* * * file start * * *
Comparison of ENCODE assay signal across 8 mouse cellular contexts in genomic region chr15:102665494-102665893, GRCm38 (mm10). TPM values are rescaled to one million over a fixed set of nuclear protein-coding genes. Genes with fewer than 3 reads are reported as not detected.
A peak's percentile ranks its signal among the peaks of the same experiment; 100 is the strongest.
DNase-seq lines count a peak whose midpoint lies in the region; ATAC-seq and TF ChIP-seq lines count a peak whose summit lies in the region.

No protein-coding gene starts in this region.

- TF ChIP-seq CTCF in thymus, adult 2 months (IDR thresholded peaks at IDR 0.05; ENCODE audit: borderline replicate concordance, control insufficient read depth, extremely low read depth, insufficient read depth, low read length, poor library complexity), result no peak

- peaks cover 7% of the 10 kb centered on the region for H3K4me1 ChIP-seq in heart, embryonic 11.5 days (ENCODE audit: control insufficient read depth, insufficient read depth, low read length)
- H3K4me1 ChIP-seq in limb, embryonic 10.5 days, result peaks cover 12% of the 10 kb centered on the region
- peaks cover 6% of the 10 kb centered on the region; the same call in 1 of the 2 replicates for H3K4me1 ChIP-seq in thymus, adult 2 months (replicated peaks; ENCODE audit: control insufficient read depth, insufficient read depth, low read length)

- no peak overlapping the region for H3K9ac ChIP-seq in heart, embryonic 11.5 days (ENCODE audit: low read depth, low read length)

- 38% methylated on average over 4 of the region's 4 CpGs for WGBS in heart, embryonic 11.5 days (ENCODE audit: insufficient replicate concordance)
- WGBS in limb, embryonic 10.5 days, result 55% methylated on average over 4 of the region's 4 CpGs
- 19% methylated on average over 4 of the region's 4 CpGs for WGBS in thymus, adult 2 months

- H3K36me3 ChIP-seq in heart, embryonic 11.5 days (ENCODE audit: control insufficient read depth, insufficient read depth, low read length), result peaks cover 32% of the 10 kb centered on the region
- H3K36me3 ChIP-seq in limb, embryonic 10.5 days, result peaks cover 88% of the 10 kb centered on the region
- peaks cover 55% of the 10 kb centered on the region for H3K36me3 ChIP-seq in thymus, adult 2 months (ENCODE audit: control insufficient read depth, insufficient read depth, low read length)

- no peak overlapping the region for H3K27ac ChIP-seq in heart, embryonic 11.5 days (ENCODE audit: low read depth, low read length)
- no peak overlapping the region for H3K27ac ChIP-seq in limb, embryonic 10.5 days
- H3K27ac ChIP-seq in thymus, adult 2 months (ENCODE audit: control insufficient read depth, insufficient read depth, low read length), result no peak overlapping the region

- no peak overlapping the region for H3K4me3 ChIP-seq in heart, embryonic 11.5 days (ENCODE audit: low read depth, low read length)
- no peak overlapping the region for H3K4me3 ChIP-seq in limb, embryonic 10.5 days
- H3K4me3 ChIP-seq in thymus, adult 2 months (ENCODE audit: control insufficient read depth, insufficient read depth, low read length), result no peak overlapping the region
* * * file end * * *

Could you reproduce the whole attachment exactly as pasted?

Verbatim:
Comparison of ENCODE assay signal across 8 mouse cellular contexts in genomic region chr15:102665494-102665893, GRCm38 (mm10). TPM values are rescaled to one million over a fixed set of nuclear protein-coding genes. Genes with fewer than 3 reads are reported as not detected.
A peak's percentile ranks its signal among the peaks of the same experiment; 100 is the strongest.
DNase-seq lines count a peak whose midpoint lies in the region; ATAC-seq and TF ChIP-seq lines count a peak whose summit lies in the region.

No protein-coding gene starts in this region.

- TF ChIP-seq CTCF in thymus, adult 2 months (IDR thresholded peaks at IDR 0.05; ENCODE audit: borderline replicate concordance, control insufficient read depth, extremely low read depth, insufficient read depth, low read length, poor library complexity), result no peak

- peaks cover 7% of the 10 kb centered on the region for H3K4me1 ChIP-seq in heart, embryonic 11.5 days (ENCODE audit: control insufficient read depth, insufficient read depth, low read length)
- H3K4me1 ChIP-seq in limb, embryonic 10.5 days, result peaks cover 12% of the 10 kb centered on the region
- peaks cover 6% of the 10 kb centered on the region; the same call in 1 of the 2 replicates for H3K4me1 ChIP-seq in thymus, adult 2 months (replicated peaks; ENCODE audit: control insufficient read depth, insufficient read depth, low read length)

- no peak overlapping the region for H3K9ac ChIP-seq in heart, embryonic 11.5 days (ENCODE audit: low read depth, low read length)

- 38% methylated on average over 4 of the region's 4 CpGs for WGBS in heart, embryonic 11.5 days (ENCODE audit: insufficient replicate concordance)
- WGBS in limb, embryonic 10.5 days, result 55% methylated on average over 4 of the region's 4 CpGs
- 19% methylated on average over 4 of the region's 4 CpGs for WGBS in thymus, adult 2 months

- H3K36me3 ChIP-seq in heart, embryonic 11.5 days (ENCODE audit: control insufficient read depth, insufficient read depth, low read length), result peaks cover 32% of the 10 kb centered on the region
- H3K36me3 ChIP-seq in limb, embryonic 10.5 days, result peaks cover 88% of the 10 kb centered on the region
- peaks cover 55% of the 10 kb centered on the region for H3K36me3 ChIP-seq in thymus, adult 2 months (ENCODE audit: control insufficient read depth, insufficient read depth, low read length)

- no peak overlapping the region for H3K27ac ChIP-seq in heart, embryonic 11.5 days (ENCODE audit: low read depth, low read length)
- no peak overlapping the region for H3K27ac ChIP-seq in limb, embryonic 10.5 days
- H3K27ac ChIP-seq in thymus, adult 2 months (ENCODE audit: control insufficient read depth, insufficient read depth, low read length), result no peak overlapping the region

- no peak overlapping the region for H3K4me3 ChIP-seq in heart, embryonic 11.5 days (ENCODE audit: low read depth, low read length)
- no peak overlapping the region for H3K4me3 ChIP-seq in limb, embryonic 10.5 days
- H3K4me3 ChIP-seq in thymus, adult 2 months (ENCODE audit: control insufficient read depth, insufficient read depth, low read length), result no peak overlapping the region